We value: Our readers.
Our independence. Our region.
The power of real journalism.
We're reader supported.
Get our newsletter free.
Help pay for our reporting.
Rights + Justice

A Modest Proposal: Nationalize the US Firearms Industry

Politicians send prayers as guns kill more than 100 Americans a day. Here’s what they should do.

By Crawford Kilian 6 Aug 2019 | TheTyee.ca

Crawford Kilian is a contributing editor of The Tyee.

The latest mass killings in the U.S. occurred within hours of one another, and fell into a familiar pattern: young white males, with legally purchased weapons, killing mostly people of colour.

The response was equally familiar: Donald Trump called on God to bless El Paso and Dayton, while various politicians blamed video games and mental health while spraying thoughts and prayers in all directions. The social media rumbled with outrage and video clips of upset Democratic presidential candidates.

Gun control, like rat control, is uncontroversial in most countries. We can’t get rid of all guns or rats, but we can suppress outbreaks and thereby save lives. Only the Americans continue to define gun control as a steady hand and a good aim.

As nations have developed, their internal peace has depended on limiting the use of violence by individuals and private groups. The sociologist Max Weber, a century ago, defined the modern state as the “only human society which lays claim to the monopoly on the legitimated use of physical force. However, this monopoly is limited to a certain geographical area, and in fact this limitation to a particular area is one of the things that defines a state.”

By this definition, the U.S. is a failed state or close to it: the Americans tolerate a level of private armed violence unknown in developed nations. Worse yet, they tolerate a level of violence by their own police against their fellow-citizens that amounts to accepting a policy of municipal state terror.

A cost of doing business

The consequences amount to a public health disaster. If Ebola had killed 40,000 Americans in 2017, not only the country but the planet would be in economic and political convulsions. But that many Americans died in 2017 by gunshot, and the survivors shrug it off as if it were just a cost of doing business.

Firearm deaths in the U.S. have been in the multiple thousands since at least the 1960s, and are increasing. About 60,000 Americans died in the Vietnam War between 1965 and 1975. That many now die in the U.S. by gunshot every 18 months.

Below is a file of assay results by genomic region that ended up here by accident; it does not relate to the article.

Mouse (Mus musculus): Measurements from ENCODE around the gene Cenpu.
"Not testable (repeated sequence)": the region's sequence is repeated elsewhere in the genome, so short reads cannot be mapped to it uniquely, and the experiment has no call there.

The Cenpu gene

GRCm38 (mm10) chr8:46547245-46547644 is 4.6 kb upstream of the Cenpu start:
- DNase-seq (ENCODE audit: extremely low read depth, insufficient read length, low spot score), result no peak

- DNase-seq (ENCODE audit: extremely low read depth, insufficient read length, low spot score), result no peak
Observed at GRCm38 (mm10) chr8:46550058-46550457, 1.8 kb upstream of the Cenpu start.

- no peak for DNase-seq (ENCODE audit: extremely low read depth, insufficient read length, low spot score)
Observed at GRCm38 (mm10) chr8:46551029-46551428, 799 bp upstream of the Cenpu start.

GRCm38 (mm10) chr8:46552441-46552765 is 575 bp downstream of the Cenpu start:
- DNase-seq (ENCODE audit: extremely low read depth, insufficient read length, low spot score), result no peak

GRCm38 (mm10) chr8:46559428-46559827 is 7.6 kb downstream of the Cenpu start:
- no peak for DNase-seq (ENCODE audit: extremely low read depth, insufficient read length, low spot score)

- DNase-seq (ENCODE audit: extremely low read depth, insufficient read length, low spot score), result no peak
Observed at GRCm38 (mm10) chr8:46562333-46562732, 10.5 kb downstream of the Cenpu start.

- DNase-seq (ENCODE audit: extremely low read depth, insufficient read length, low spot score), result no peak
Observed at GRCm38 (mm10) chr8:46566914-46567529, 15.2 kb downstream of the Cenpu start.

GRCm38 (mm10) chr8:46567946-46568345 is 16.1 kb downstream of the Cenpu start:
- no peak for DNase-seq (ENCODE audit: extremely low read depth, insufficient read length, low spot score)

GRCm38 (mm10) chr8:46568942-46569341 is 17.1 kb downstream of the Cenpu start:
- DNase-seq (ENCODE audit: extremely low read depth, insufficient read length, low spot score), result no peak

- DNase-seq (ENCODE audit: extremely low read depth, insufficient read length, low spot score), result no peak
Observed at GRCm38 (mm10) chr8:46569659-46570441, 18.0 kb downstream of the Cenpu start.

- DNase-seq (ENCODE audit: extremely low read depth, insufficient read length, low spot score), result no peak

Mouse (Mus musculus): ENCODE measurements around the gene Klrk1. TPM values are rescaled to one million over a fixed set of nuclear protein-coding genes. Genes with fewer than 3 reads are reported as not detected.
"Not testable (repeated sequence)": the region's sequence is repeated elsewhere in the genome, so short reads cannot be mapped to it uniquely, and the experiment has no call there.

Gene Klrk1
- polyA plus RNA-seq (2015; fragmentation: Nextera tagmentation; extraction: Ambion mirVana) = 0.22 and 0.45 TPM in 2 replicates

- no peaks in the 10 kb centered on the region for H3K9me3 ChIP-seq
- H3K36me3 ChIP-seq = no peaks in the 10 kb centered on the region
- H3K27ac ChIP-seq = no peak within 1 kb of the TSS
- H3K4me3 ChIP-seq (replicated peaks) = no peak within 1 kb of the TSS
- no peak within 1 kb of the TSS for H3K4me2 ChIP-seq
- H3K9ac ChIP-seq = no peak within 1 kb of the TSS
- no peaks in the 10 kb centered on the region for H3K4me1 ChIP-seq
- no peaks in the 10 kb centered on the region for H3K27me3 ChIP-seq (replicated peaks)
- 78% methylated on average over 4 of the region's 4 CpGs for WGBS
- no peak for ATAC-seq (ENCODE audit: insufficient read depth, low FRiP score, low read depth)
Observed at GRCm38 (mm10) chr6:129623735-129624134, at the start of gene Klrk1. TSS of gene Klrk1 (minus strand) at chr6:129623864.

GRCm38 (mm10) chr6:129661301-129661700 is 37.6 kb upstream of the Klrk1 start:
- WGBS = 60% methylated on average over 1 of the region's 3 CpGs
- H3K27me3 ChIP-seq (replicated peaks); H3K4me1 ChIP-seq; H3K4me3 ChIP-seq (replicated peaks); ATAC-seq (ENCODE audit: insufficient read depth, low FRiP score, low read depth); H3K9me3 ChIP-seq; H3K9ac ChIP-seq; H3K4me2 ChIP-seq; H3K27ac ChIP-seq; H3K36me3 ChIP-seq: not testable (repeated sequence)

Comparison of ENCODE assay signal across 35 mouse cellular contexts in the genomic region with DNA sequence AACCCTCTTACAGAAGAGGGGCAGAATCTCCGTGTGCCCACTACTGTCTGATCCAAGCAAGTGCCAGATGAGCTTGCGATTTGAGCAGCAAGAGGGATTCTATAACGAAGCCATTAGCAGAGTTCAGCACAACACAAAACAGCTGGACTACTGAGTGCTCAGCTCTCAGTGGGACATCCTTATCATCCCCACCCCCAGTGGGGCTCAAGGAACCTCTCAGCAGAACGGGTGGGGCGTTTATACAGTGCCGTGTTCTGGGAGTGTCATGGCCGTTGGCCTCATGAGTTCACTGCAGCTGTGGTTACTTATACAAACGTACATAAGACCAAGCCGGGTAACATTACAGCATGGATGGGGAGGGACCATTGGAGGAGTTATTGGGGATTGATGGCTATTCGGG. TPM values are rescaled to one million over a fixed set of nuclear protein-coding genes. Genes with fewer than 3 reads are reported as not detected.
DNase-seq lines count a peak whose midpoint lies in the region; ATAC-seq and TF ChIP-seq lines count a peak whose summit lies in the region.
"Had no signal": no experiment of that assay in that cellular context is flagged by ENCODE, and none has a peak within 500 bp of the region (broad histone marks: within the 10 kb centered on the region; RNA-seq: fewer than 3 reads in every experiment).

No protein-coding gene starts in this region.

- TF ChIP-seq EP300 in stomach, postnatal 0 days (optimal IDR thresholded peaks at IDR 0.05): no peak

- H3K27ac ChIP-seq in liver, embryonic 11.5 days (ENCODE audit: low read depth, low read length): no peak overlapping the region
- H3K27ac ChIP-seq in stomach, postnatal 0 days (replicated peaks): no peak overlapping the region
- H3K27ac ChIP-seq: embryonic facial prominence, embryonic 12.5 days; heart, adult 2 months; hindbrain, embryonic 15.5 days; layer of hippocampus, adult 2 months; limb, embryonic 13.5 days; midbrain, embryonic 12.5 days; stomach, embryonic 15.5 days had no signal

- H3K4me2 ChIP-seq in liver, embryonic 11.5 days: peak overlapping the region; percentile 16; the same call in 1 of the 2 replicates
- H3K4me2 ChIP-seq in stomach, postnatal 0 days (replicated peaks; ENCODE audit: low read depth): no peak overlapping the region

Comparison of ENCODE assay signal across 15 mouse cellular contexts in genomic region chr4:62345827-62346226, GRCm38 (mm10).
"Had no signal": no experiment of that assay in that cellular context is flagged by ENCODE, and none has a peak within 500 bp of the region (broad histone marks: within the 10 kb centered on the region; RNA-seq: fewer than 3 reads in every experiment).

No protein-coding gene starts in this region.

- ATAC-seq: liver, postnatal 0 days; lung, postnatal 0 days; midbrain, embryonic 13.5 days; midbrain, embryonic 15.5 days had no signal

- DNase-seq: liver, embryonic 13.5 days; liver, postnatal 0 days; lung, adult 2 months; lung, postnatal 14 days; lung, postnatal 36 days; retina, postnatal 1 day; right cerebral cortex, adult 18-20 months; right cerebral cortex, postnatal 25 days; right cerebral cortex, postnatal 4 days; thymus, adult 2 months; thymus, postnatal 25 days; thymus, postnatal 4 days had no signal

Never mind the abstruse social analyses of the American obsession with guns, expressed in everything from video games to movies to popular fiction. If 40,000 Americans were dying of cholera, public health experts would find the sources of contaminated food and water and prevent them from infecting more. Young males have no business going into freelance violence with a life expectancy of 30 seconds; we need to deprive them of the means of doing so.

When a private industry is found to be acting against the national interest, the government regulates it. The industry’s owners must behave better or take the consequences, which are ultimately state-sanctioned violence and loss of freedom.

When that industry is important enough, however, the government simply takes it over or builds its own industry. When the U.S. decided to build an atomic bomb, it didn’t put out tenders to General Electric or other big corporations. It created government agencies to do the job. Seventy-five years later, any private corporation that even thought about building a free-enterprise nuclear weapon would find itself shut down overnight.

The American corporate world took this in its stride. Companies formed a close enough bond with the government after Hiroshima to make outgoing president Dwight Eisenhower worry in 1960 about the “military-industrial complex” that now built bombers, fighters, and weapons systems the government relied on — perhaps too much.

Teaching kids to play at killing

Meanwhile, the private firearms industry continued to make hunting rifles, target rifles and handguns, as well as military light arms. A culture that taught its children to play cowboys and Indians, and sent them to Saturday movie matinees of westerns and gangster films, provided a growing market. Sometime between Hiroshima and the assassinations of John F. Kennedy, his brother Bobby, and Martin Luther King, things went out of control.